Framing Conversations

How do you frame your photos before you take them?

Consciously, or unconsciously?

Leave it to chance, or set things up?

I don’t think I could say with any authority. What’s important is that how I frame photos has a significant impact on how I frame questions, conversations, meetings and workshops as a facilitator.

How about you?

Framing is yet another interesting dimension of the relationship between photography and facilitation.

A frame can enhance and complement the image it encases, or clash and overwhelm it. Just as framing can with a conversation.

My mum used to frame historical photographs when she ran her own gallery. The framing apparatus was so big, it needed its own room, taking up much more space than the photos it encased.

I like to think of a photo as comparable to the heart of a conversation. The framing sets up the image for context and appreciation. It can change how an image is understood. Similarly, how a conversation is framed can change participants’ expectations, mood and intent. A considered frame, and thoughtful framing, draws the eye and our attention.

A group I worked with recently had the potential to get bogged down in technical details. It felt like people’s positions were so strongly held that they might need need two chairs. One for them and one for their position.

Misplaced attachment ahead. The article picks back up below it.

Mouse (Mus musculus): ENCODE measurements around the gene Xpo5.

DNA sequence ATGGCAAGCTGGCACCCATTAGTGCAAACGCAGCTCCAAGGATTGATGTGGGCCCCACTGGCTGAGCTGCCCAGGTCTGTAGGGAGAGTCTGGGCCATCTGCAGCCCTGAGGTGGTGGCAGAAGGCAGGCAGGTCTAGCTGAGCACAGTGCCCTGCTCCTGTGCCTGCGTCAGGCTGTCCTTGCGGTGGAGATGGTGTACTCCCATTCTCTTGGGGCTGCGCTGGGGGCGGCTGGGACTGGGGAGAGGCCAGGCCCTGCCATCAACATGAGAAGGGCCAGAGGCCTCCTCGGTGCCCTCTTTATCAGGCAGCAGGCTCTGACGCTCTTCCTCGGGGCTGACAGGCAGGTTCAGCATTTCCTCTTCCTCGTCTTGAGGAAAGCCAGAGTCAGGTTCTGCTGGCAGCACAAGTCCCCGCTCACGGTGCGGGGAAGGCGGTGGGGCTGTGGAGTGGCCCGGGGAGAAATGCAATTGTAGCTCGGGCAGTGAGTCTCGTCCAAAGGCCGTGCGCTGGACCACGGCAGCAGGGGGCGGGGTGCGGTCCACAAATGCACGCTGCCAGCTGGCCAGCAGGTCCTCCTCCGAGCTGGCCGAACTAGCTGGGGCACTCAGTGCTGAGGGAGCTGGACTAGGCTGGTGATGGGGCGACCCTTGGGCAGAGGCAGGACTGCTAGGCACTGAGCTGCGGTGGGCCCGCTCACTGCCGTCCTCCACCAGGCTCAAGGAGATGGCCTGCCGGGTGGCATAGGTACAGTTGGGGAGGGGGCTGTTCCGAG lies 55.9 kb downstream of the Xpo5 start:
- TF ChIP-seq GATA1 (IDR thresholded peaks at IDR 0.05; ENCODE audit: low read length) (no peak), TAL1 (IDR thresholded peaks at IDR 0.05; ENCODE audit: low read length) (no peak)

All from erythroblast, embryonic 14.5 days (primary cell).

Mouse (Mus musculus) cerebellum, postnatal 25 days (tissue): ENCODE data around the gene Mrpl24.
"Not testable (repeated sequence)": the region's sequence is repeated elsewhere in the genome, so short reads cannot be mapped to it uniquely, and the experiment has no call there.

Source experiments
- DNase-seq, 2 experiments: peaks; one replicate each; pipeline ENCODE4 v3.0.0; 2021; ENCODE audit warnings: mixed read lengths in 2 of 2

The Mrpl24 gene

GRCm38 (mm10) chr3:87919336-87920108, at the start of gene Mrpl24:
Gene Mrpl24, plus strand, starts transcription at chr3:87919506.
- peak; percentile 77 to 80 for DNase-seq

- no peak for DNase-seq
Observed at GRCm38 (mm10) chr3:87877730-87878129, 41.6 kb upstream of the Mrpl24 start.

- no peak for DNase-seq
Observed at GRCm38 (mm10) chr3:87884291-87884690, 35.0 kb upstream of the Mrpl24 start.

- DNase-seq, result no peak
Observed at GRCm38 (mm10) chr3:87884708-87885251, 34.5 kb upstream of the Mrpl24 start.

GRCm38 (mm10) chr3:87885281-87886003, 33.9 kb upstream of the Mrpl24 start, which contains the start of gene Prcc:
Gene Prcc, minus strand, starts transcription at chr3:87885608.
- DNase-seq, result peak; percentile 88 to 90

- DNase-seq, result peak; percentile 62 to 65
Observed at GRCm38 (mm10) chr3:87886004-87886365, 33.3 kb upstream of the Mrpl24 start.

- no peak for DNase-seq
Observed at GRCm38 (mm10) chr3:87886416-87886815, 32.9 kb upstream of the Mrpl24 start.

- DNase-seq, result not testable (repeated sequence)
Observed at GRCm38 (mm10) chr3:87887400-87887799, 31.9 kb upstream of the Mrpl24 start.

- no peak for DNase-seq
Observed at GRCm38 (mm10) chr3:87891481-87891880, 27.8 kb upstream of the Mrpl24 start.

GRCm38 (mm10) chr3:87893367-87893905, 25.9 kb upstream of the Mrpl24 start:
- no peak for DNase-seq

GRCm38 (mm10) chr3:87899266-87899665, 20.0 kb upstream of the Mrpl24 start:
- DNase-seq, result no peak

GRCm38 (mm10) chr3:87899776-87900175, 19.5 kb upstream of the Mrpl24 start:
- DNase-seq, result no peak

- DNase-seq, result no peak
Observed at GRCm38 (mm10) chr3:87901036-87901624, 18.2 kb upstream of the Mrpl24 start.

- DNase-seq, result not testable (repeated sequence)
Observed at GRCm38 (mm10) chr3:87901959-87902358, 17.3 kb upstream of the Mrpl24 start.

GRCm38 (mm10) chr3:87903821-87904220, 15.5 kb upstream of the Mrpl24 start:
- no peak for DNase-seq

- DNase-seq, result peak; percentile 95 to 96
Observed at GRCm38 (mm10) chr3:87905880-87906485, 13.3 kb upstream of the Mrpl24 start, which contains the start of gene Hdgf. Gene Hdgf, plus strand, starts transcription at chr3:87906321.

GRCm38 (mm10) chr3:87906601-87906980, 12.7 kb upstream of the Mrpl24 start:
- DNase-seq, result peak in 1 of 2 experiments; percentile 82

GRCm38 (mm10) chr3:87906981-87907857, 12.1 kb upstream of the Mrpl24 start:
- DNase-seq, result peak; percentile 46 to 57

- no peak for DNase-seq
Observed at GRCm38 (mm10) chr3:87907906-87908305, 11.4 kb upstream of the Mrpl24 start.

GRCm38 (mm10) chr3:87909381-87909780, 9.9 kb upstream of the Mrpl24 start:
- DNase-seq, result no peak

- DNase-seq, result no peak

To elevate their thinking, I framed the conversation about their future experience. It worked, because they played along, imagining who they might be with, when and what they could be doing. There were electric cars, vast public transport networks, adult children and grandchildren.

Future framing helped shift their focus from their technical plans and details to think about the bigger picture.

Framing photos is part of our every day. How consciously are we framing our conversations?

Our smart phones make us all photographers. Perhaps they can help make us all better facilitators. Even if that may not be in our job description, I reckon it’s as essential as ‘interpersonal’ and ‘communication skills’. I believe ‘facilitation skills’ are expected. It’s implicit in the demand for collaboration to address increasingly complex problems.

So why not learn from something we do almost every day – take photos – to freshen up or improve our facilitation and, ultimately, our ability to collaborate.

There is so much that facilitation can learn from photography it could justify a new word – ‘#facilitography’, coined by my friend, Kirk Fisher. What do you think? I’d love to hear – tell me in the comments below.


I love helping new facilitators build their confidence and expand their toolkit. Get in touch if you’d like to have a chat.